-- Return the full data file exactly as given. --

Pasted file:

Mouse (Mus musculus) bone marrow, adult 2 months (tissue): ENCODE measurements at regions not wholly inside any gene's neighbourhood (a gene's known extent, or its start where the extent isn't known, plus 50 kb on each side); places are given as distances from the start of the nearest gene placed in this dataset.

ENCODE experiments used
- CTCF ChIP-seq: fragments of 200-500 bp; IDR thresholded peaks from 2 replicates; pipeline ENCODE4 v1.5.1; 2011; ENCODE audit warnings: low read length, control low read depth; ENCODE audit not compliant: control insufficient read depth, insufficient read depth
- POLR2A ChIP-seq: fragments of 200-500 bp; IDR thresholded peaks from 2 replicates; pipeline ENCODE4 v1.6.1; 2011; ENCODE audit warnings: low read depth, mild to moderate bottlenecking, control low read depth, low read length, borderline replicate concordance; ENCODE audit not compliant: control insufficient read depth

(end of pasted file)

Mouse (Mus musculus) bone marrow, adult 2 months (tissue): ENCODE measurements at regions not wholly inside any gene's neighbourhood (a gene's known extent, or its start where the extent isn't known, plus 50 kb on each side); places are given as distances from the start of the nearest gene placed in this dataset.

ENCODE experiments used
- CTCF ChIP-seq: fragments of 200-500 bp; IDR thresholded peaks from 2 replicates; pipeline ENCODE4 v1.5.1; 2011; ENCODE audit warnings: low read length, control low read depth; ENCODE audit not compliant: control insufficient read depth, insufficient read depth
- POLR2A ChIP-seq: fragments of 200-500 bp; IDR thresholded peaks from 2 replicates; pipeline ENCODE4 v1.6.1; 2011; ENCODE audit warnings: low read depth, mild to moderate bottlenecking, control low read depth, low read length, borderline replicate concordance; ENCODE audit not compliant: control insufficient read depth